Improvisation Practice Tips – Part 1 of 2

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Improvisation practice goes hand-in-hand with the study of jazz music. Think of it this way – when Beethoven wrote music for his orchestra to play, he wrote down every note, every rhythm, every dynamic fluctuation, every detail for his musicians to play. But when Duke Ellington or Count Basie wrote music for their bands, they left many of the details to the individual players. Whole sections were improvised collectively by the band or left open for soloists. And this sort of improvisation became synonymous with the jazz language. Now improvisation practice is something that is taught at almost every music university. And in this article, we’re going to show you some improvisation practice tips which are meant to help you get started with improvisation. These exercises are meant for beginner improvisers, but they are also great practice for all jazz players.

Improvisation Practice Tip #1: Learn the Chord Tones

In a nutshell, improvisation is all about playing notes that correspond to a given chord. So when jazz players look at a piece of music and are asked to improvise, they are really looking at the chord symbols and thinking of the notes which correspond to that chord. And there are certain notes that are very important to know for a given chord – the chord tones. The chord tones are the individual notes which spell the chord. For example:

Improvisation Practice Tips

In order to improvise you need to be able to quickly identify the chord tones, and practice tip #1 will have you memorizing the chord tones quickly. Let’s take the chords to the first 4 measures of “Fly Me to the Moon.” At a slow tempo, play the root, 3rd, 5th, and 7th of each chord. (Your left hand can play the roots of the chords or the actual chords).

Improvisation Practice Tips 1

Practice doing this through the entire song until you’re able to play from beginning to end, in time, through all of the chords with no mistakes.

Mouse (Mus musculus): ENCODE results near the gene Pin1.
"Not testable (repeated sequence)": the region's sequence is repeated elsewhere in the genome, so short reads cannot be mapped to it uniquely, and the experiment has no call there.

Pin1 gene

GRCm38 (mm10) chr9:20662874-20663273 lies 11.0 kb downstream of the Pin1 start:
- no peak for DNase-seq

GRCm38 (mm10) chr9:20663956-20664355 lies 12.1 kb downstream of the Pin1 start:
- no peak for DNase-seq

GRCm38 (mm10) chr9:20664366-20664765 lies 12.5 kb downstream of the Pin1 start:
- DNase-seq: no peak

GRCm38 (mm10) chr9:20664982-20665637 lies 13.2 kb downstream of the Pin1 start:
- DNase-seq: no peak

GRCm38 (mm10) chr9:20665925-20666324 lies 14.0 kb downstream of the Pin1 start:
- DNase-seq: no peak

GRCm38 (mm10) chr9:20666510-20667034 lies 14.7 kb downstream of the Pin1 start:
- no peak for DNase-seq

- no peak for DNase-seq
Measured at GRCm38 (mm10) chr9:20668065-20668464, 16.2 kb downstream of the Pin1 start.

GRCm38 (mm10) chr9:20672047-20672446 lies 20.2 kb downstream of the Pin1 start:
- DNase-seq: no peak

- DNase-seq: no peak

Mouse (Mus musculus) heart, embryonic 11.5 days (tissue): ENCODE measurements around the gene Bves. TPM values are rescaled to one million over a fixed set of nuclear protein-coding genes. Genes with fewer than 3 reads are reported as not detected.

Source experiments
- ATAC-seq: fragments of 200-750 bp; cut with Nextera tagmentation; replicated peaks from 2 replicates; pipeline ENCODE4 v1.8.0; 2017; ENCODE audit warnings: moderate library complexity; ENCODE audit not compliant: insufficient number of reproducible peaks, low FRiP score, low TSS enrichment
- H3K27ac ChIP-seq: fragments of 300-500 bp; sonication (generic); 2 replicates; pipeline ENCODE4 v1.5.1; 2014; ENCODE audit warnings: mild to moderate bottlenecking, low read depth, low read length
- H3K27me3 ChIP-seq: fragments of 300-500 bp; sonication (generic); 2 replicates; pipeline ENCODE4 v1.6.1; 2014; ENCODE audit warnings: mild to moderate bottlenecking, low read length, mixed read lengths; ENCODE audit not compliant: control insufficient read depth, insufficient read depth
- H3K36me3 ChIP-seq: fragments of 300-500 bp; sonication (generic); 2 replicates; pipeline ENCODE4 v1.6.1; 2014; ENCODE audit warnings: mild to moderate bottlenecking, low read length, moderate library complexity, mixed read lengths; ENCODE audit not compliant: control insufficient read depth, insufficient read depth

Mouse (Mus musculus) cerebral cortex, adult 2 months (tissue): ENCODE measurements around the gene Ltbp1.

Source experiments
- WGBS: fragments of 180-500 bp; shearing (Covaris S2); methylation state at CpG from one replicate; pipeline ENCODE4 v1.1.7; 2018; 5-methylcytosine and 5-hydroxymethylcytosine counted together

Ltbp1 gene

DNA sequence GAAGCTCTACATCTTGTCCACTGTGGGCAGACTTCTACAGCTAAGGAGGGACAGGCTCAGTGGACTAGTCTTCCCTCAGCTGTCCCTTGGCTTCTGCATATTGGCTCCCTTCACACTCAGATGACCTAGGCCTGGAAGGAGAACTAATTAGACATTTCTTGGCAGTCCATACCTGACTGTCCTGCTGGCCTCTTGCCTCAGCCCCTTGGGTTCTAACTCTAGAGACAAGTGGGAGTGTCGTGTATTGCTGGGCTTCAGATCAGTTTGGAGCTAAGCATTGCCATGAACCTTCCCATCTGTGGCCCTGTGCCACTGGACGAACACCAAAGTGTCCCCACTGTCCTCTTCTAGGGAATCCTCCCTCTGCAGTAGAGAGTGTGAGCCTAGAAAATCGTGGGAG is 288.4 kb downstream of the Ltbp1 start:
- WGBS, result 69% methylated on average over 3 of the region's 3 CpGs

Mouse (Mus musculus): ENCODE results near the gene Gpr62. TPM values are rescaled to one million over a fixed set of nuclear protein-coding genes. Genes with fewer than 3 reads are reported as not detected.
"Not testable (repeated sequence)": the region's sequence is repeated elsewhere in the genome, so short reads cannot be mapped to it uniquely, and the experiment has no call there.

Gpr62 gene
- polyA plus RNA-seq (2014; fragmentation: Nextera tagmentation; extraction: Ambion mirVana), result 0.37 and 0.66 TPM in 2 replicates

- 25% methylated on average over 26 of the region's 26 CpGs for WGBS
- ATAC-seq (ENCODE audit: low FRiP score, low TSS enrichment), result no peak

Improvisation Practice Tip #2: Advanced Chord Tone Practice

Now that you’ve worked through a song playing root, 3rd, 5th, 7th through all of the chords, practice changing the order of the chord tones. For example, try playing 3rd, 7th, 5th, root.

Improvisation Practice Tips 2

Next, practice playing through the following inversions:

  1. 7th, 5th, 3rd, root;
  2. root, 7th, 3rd, 5th;
  3. 5th, root, 3rd, 7th;
  4. 3rd, 5th, root, 7th;
  5. 3rd, root, 7th, 5th.

Remember that the goal is to be able to play through an entire tune in time, correctly identifying the chord tones in the proper order.

Improvisation Practice Tip #3: Four-Note Patterns

For this practice tip we’re going to use four notes – the root (or 1st), 2nd, 3rd, and 5th of each chord. For major and dominant chords this will be the root, major 2nd, major 3rd, and perfect 5th. For minor chords this will be the root, major 2nd, minor 3rd, and perfect 5th.

Improvisation Practice Tips 3

Once you’ve played through the above exercise, practice various permutations of 1, 2, 3, 5 over each chord. For example, try playing:

  1. 1, 3, 2, 5;
  2. 1, 5, 3, 2;
  3. 5, 3, 2, 1;
  4. 3, 2, 5, 1;
  5. 2, 3, 5, 1.

Once you’ve mastered these exercises, check out Part 2 of this article which presents more advanced practice exercises.




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Welcome Paul Buono

Paul Buono has returned to the JazzEdge family as an instructor.  His professional piano/keyboard experience includes national and international touring, university professor, musical director, pit

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  1. This presentation was so simple to comprehend. If you continue to teach us like this, we would have been replicated with so much of u in us. Kindly provide these articles in pdf for download. Pleaseeee…. Am on bended knees…
    You are blessed

    1. Wale, why don’t you just copy and paste the article into Word (or equivalent) and save as pdf?

  2. Hi Willie,

    Thank you very much for the improvisation information.
    I will practice this exercise.

  3. Dear Willie,
    I admire your perseverance at teaching; you always seem to come up with new ways to help us out.
    I do appreciate it very much.
    This has got to be the passion of your life!